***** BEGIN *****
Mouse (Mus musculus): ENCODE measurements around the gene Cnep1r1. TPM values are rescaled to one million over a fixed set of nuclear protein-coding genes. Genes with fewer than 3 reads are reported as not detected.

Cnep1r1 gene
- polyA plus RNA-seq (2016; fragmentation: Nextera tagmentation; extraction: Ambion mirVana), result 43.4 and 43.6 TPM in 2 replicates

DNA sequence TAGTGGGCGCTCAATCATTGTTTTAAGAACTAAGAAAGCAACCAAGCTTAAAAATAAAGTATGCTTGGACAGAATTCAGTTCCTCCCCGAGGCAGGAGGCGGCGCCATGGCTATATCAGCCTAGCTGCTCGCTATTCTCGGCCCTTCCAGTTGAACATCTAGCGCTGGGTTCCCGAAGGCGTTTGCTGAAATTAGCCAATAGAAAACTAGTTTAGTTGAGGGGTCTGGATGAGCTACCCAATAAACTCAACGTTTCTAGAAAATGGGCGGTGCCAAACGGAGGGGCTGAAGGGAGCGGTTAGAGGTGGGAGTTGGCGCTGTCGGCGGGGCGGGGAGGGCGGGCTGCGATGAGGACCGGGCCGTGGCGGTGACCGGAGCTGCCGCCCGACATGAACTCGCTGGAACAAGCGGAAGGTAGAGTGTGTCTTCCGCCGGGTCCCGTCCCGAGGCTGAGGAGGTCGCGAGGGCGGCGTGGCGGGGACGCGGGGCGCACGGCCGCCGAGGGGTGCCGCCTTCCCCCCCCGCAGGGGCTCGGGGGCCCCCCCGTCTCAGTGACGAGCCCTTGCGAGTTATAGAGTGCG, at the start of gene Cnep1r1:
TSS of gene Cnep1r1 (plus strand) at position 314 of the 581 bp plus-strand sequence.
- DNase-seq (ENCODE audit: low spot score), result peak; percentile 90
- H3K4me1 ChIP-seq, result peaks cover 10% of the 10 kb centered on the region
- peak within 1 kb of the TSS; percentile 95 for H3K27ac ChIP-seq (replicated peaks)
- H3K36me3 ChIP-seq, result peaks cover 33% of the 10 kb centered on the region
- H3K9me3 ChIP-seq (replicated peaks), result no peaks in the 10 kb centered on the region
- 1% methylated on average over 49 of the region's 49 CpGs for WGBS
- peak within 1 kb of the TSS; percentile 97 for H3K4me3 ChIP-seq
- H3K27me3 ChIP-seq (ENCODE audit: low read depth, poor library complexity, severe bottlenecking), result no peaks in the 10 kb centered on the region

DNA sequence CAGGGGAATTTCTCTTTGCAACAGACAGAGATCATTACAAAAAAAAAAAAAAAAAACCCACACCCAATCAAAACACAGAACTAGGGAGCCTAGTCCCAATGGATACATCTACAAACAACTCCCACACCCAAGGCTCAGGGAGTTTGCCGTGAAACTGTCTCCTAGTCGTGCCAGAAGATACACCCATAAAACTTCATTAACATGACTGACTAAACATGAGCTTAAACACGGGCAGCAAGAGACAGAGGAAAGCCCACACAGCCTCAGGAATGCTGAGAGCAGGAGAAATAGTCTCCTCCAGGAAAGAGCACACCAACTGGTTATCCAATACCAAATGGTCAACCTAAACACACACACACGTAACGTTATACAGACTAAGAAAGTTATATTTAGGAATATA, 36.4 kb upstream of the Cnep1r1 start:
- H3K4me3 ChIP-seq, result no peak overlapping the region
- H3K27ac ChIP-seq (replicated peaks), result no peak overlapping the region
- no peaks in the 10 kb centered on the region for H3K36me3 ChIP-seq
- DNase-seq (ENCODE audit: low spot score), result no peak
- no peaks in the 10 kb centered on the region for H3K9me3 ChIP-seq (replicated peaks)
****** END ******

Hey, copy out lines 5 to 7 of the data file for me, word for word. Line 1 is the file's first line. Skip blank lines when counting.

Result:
TSS of gene Cnep1r1 (plus strand) at position 314 of the 581 bp plus-strand sequence.
- DNase-seq (ENCODE audit: low spot score), result peak; percentile 90
- H3K4me1 ChIP-seq, result peaks cover 10% of the 10 kb centered on the region